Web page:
Development of RNA interference tools for functional genomic assays and control strategies of Frankliniella occidentalis

Monday, November 17, 2014: 8:48 AM
A106 (Oregon Convention Center)
Ismael E. Badillo-Vargas , Plant Pathology, Kansas State University, Manhattan, KS
Brandi Schneweis , Plant Pathology, Kansas State University, Manhattan, KS
Dorith Rotenberg , Plant Pathology, Kansas State University, Manhattan, KS
Anna E. Whitfield , Plant Pathology, Kansas State University, Manhattan, KS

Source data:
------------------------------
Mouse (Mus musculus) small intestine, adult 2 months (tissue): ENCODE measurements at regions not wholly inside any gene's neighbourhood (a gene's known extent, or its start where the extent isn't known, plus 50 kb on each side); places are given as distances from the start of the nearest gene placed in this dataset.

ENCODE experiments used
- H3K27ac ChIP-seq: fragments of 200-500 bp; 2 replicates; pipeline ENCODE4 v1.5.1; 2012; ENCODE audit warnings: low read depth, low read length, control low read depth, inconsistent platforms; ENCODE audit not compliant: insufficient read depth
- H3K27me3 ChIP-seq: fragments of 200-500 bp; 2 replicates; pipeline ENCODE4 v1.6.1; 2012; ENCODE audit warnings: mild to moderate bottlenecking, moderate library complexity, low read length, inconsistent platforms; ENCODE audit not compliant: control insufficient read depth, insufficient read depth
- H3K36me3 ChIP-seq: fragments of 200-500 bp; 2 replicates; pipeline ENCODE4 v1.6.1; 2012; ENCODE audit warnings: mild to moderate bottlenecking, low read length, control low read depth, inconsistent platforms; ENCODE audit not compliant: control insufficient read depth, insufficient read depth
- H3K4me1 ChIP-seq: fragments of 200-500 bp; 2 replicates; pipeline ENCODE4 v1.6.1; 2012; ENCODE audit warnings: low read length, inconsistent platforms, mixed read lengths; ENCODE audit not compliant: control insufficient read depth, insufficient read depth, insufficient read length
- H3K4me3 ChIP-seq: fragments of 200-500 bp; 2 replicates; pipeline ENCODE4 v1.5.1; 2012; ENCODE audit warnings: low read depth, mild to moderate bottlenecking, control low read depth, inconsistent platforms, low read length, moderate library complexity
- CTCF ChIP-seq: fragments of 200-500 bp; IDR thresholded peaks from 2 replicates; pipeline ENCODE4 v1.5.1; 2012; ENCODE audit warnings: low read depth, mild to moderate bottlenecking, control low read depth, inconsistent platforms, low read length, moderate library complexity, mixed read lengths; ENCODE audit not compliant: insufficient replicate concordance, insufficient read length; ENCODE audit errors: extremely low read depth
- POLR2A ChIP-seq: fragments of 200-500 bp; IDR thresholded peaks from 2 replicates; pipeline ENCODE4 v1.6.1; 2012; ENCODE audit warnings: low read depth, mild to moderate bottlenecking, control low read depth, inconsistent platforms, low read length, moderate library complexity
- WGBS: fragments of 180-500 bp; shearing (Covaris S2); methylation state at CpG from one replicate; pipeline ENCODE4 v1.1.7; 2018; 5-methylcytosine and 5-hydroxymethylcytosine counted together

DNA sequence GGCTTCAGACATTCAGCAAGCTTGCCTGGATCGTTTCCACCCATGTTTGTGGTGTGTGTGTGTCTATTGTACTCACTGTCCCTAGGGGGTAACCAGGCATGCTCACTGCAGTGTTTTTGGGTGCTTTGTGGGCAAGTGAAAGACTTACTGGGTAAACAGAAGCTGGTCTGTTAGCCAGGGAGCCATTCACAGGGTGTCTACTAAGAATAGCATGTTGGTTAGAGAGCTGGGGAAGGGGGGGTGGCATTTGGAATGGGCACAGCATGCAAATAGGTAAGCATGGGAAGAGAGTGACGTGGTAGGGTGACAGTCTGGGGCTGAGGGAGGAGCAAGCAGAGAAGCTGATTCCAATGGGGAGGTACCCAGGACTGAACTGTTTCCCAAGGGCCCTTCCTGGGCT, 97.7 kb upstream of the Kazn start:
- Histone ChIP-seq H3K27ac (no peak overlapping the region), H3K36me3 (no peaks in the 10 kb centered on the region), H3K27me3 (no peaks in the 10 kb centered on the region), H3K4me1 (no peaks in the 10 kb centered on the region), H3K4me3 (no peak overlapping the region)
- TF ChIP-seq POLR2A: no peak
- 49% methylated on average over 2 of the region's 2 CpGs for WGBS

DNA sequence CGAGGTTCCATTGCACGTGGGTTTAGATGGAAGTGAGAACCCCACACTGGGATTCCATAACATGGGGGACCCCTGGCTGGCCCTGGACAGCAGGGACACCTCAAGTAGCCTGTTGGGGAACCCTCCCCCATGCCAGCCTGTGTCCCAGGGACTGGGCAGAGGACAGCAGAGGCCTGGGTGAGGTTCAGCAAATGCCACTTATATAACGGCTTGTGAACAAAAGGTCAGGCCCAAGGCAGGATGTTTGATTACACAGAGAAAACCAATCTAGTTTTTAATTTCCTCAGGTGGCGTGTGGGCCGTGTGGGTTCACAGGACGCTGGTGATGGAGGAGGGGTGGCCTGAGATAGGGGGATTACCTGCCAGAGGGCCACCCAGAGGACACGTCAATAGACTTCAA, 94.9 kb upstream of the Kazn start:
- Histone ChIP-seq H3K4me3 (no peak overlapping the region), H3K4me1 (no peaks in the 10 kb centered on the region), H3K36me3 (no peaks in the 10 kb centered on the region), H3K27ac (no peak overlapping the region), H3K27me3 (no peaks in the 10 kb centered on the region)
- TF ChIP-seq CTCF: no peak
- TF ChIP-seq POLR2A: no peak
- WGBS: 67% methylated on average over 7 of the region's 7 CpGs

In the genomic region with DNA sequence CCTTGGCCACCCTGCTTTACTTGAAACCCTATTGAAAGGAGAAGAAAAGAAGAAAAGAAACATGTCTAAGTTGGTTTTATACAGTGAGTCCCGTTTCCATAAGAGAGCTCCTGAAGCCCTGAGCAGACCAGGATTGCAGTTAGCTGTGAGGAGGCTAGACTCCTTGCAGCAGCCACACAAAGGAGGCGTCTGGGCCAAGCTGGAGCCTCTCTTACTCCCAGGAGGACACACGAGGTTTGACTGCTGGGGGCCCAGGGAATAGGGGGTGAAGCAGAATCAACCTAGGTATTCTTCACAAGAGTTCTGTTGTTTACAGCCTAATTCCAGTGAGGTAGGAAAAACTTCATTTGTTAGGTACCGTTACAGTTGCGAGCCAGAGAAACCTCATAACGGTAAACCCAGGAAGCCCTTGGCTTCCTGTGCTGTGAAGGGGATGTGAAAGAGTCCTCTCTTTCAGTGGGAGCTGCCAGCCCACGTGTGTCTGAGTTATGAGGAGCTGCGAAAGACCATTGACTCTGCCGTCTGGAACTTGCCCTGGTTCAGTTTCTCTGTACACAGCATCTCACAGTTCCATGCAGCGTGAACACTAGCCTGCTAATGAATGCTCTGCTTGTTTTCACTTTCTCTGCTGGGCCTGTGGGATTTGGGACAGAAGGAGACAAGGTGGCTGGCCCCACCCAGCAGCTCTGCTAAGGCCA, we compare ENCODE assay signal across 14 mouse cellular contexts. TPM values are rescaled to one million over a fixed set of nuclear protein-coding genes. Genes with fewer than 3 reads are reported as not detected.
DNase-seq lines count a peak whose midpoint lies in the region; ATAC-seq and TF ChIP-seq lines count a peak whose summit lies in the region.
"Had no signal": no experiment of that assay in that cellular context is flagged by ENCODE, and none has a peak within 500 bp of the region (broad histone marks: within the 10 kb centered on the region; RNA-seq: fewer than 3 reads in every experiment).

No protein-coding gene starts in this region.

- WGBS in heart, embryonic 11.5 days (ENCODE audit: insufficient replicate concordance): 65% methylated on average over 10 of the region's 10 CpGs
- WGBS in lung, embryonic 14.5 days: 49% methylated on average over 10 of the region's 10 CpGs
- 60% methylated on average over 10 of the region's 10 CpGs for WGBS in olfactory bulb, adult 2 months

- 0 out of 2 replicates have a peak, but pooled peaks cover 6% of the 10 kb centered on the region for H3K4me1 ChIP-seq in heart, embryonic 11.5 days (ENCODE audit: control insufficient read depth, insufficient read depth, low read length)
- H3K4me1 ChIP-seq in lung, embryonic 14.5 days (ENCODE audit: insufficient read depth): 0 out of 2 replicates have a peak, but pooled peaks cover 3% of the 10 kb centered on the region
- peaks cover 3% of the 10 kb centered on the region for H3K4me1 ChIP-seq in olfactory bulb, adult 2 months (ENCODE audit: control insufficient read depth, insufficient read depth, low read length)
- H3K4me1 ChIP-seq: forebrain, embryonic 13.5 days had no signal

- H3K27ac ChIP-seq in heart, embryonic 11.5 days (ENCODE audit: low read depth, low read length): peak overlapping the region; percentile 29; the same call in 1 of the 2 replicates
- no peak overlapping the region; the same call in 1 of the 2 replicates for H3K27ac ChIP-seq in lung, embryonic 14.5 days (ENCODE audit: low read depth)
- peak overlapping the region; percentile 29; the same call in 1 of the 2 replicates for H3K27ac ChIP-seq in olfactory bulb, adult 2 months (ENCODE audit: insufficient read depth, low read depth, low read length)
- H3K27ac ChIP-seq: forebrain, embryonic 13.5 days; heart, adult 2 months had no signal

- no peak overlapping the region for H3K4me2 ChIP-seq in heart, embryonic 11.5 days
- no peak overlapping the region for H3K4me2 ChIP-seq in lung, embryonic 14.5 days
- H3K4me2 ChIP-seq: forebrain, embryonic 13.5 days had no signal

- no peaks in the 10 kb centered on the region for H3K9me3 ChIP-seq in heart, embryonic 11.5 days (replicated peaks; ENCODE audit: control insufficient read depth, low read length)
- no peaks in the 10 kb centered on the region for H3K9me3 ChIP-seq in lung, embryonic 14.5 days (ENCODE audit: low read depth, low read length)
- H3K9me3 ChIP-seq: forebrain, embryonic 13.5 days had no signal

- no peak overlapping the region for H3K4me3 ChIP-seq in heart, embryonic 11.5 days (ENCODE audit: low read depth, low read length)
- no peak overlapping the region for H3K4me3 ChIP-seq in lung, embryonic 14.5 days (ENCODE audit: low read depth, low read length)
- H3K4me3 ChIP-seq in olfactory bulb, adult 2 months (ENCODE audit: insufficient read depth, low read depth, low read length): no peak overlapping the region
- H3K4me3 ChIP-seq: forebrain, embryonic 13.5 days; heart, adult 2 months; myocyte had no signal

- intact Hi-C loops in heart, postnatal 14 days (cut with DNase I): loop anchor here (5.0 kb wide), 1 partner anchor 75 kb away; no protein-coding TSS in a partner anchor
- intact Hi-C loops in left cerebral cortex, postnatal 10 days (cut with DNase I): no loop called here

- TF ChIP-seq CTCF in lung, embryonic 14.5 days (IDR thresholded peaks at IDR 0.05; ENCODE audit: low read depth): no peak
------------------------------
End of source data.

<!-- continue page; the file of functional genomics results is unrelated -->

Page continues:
The western flower thrips, Frankliniella occidentalis Pergande, is an economically important pest that belongs to the insect order Thysanoptera. This insect causes direct and indirect damage to hundreds of plant species through feeding and transmitting tospoviruses, respectively. Currently, there are no methods to study gene function in thrips, which are necessary to dissect the role of specific genes in thrips-tospovirus interactions. The goal of this work was to develop RNA interference (RNAi) tools to conduct functional genomic assays and evaluate their utility for control strategies of F. occidentalis. Using a microinjection system, we directly delivered double-stranded RNA (dsRNA) against the vATPase-B gene of this insect pest. Gene expression analysis using real-time quantitative PCR showed that there was a significant reduction of the vATPase-B transcript in adult female thrips injected with the corresponding dsRNA compared to those injected with GFP dsRNA at 2 and 3 days post-injection (dpi). This transcript reduction resulted in two observable phenotypes, increased mortality and reduced fertility. Survivorship began to decrease significantly at 6 dpi compared to the negative control, which continued until the end of the bioassay. Adult female thrips injected with vATPase-B dsRNA produced significantly less offspring during 14 dpi compared to the negative control. Thus, RNAi is a functional cellular process in F. occidentalis that can be exploited to ascertain the function of thrips genes in their interaction with tospoviruses. To our knowledge, this represents the first report of RNAi in any thrips species and shows potential to be translated into applied control strategies.